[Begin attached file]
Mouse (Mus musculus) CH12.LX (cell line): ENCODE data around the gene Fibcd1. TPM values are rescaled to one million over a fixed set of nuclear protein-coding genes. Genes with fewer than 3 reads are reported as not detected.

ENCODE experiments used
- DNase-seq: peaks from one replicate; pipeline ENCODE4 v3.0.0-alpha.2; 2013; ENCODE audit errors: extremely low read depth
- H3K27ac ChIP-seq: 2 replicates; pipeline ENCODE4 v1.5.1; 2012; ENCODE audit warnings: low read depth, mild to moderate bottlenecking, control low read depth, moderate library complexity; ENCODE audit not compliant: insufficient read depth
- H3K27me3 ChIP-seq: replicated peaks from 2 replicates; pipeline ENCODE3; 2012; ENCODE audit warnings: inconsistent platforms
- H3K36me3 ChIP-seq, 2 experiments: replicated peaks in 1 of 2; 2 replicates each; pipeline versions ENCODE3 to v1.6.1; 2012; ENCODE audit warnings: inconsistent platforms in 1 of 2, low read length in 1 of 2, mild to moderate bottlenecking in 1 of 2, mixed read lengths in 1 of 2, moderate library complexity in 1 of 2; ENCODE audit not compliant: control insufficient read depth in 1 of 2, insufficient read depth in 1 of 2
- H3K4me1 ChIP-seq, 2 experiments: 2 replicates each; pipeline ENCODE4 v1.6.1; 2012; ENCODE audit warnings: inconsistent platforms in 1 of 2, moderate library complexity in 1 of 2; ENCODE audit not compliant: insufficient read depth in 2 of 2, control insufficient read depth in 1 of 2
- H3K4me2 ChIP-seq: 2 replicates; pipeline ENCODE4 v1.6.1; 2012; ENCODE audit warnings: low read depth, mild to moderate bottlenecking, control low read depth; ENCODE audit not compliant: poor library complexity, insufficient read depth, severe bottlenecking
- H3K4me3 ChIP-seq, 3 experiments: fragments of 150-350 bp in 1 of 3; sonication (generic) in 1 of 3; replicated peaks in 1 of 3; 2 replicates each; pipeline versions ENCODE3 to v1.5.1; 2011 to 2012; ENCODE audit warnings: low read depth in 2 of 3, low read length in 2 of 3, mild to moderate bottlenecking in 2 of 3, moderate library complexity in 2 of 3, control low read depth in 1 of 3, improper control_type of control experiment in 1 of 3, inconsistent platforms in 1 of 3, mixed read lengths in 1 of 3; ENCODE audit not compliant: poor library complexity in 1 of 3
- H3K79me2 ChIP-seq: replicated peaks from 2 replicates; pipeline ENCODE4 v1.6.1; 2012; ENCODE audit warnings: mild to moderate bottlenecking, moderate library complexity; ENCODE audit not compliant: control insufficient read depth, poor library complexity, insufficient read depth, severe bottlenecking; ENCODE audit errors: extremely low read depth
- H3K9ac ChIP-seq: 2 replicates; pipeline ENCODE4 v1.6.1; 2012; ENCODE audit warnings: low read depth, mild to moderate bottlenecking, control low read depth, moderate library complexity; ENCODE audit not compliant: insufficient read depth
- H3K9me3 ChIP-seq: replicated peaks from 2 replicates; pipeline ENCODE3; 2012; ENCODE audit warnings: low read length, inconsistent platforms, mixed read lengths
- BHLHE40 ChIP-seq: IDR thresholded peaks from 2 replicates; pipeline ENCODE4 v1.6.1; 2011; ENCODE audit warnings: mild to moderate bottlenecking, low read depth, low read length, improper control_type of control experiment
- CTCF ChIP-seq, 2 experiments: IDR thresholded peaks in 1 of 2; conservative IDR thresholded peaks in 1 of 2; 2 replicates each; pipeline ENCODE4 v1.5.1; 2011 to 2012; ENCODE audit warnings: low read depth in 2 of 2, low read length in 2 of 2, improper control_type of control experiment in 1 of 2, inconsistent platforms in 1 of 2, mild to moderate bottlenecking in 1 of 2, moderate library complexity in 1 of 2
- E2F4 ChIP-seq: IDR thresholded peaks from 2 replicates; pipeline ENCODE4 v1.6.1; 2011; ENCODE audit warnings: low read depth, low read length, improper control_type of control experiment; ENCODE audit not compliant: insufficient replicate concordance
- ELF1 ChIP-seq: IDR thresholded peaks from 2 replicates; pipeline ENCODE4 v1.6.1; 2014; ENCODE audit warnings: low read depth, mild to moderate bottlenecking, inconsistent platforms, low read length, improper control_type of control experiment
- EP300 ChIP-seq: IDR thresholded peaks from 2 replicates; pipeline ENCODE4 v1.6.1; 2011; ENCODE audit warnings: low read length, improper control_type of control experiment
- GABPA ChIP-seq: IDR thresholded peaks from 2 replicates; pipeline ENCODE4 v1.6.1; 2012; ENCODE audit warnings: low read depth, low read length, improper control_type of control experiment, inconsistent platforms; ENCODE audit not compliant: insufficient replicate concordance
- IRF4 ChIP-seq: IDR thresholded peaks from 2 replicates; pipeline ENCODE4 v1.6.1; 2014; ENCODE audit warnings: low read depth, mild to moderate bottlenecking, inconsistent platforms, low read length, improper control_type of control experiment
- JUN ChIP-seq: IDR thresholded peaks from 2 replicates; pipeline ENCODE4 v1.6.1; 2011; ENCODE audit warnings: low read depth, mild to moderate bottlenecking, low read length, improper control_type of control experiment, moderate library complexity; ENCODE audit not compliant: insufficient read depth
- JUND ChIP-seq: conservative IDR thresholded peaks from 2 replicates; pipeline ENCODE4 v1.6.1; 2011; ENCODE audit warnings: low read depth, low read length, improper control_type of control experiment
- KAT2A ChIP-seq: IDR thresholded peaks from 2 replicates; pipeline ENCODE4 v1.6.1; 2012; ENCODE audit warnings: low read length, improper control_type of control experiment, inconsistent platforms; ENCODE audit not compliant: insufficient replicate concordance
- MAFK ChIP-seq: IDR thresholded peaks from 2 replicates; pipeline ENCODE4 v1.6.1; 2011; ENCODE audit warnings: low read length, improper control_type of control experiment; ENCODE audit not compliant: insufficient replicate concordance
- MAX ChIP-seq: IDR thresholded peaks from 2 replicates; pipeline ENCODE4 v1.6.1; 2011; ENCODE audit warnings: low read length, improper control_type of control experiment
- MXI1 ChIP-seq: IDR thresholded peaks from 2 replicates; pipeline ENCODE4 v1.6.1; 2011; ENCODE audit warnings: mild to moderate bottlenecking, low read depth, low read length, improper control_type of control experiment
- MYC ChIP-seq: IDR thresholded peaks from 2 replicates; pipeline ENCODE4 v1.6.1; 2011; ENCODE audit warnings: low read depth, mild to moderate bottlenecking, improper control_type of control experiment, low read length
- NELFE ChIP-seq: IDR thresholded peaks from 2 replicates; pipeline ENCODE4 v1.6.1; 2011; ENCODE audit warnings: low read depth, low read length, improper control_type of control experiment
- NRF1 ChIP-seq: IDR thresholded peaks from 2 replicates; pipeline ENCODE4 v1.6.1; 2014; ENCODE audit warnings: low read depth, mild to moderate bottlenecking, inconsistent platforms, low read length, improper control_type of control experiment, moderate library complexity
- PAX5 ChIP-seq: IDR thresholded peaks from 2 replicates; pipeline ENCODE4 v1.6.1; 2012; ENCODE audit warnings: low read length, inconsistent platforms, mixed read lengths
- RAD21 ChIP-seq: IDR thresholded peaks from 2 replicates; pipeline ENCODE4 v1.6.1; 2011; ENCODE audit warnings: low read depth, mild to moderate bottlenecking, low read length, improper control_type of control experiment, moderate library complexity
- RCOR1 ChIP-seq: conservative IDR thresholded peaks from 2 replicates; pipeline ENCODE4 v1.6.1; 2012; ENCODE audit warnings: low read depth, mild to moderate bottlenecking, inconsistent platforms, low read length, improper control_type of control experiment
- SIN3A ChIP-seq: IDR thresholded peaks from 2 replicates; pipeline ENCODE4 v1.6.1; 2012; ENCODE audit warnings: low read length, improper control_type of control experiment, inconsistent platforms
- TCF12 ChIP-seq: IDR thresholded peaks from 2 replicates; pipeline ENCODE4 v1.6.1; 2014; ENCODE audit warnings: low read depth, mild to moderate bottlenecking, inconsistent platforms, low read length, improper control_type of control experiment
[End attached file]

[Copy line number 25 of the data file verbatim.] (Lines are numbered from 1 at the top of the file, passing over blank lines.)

- MXI1 ChIP-seq: IDR thresholded peaks from 2 replicates; pipeline ENCODE4 v1.6.1; 2011; ENCODE audit warnings: mild to moderate bottlenecking, low read depth, low read length, improper control_type of control experiment